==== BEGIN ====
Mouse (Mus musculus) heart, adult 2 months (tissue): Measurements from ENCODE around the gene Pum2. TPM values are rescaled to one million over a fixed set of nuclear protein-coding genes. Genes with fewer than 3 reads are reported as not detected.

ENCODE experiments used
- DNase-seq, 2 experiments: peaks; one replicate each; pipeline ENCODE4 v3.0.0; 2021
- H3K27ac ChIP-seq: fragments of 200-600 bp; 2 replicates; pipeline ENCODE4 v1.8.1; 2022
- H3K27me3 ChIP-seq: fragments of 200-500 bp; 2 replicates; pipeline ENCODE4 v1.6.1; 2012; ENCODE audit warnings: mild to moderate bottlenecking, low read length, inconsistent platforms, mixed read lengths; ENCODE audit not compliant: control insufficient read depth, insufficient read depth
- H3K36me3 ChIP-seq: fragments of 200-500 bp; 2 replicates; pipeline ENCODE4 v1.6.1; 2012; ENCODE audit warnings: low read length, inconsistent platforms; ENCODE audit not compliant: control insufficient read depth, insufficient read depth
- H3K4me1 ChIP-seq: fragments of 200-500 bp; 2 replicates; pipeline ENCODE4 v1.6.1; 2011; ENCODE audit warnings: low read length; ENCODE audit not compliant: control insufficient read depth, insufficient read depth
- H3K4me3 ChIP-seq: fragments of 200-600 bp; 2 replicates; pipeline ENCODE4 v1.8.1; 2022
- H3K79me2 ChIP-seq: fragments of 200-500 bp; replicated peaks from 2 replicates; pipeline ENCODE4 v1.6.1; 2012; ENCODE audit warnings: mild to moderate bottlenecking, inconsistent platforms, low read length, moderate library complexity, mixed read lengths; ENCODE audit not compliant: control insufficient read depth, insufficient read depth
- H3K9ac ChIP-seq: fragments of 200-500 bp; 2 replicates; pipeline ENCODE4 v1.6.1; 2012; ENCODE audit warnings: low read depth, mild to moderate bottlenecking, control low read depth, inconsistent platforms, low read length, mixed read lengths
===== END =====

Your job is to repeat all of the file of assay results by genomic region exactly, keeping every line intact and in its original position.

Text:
Mouse (Mus musculus) heart, adult 2 months (tissue): Measurements from ENCODE around the gene Pum2. TPM values are rescaled to one million over a fixed set of nuclear protein-coding genes. Genes with fewer than 3 reads are reported as not detected.

ENCODE experiments used
- DNase-seq, 2 experiments: peaks; one replicate each; pipeline ENCODE4 v3.0.0; 2021
- H3K27ac ChIP-seq: fragments of 200-600 bp; 2 replicates; pipeline ENCODE4 v1.8.1; 2022
- H3K27me3 ChIP-seq: fragments of 200-500 bp; 2 replicates; pipeline ENCODE4 v1.6.1; 2012; ENCODE audit warnings: mild to moderate bottlenecking, low read length, inconsistent platforms, mixed read lengths; ENCODE audit not compliant: control insufficient read depth, insufficient read depth
- H3K36me3 ChIP-seq: fragments of 200-500 bp; 2 replicates; pipeline ENCODE4 v1.6.1; 2012; ENCODE audit warnings: low read length, inconsistent platforms; ENCODE audit not compliant: control insufficient read depth, insufficient read depth
- H3K4me1 ChIP-seq: fragments of 200-500 bp; 2 replicates; pipeline ENCODE4 v1.6.1; 2011; ENCODE audit warnings: low read length; ENCODE audit not compliant: control insufficient read depth, insufficient read depth
- H3K4me3 ChIP-seq: fragments of 200-600 bp; 2 replicates; pipeline ENCODE4 v1.8.1; 2022
- H3K79me2 ChIP-seq: fragments of 200-500 bp; replicated peaks from 2 replicates; pipeline ENCODE4 v1.6.1; 2012; ENCODE audit warnings: mild to moderate bottlenecking, inconsistent platforms, low read length, moderate library complexity, mixed read lengths; ENCODE audit not compliant: control insufficient read depth, insufficient read depth
- H3K9ac ChIP-seq: fragments of 200-500 bp; 2 replicates; pipeline ENCODE4 v1.6.1; 2012; ENCODE audit warnings: low read depth, mild to moderate bottlenecking, control low read depth, inconsistent platforms, low read length, mixed read lengths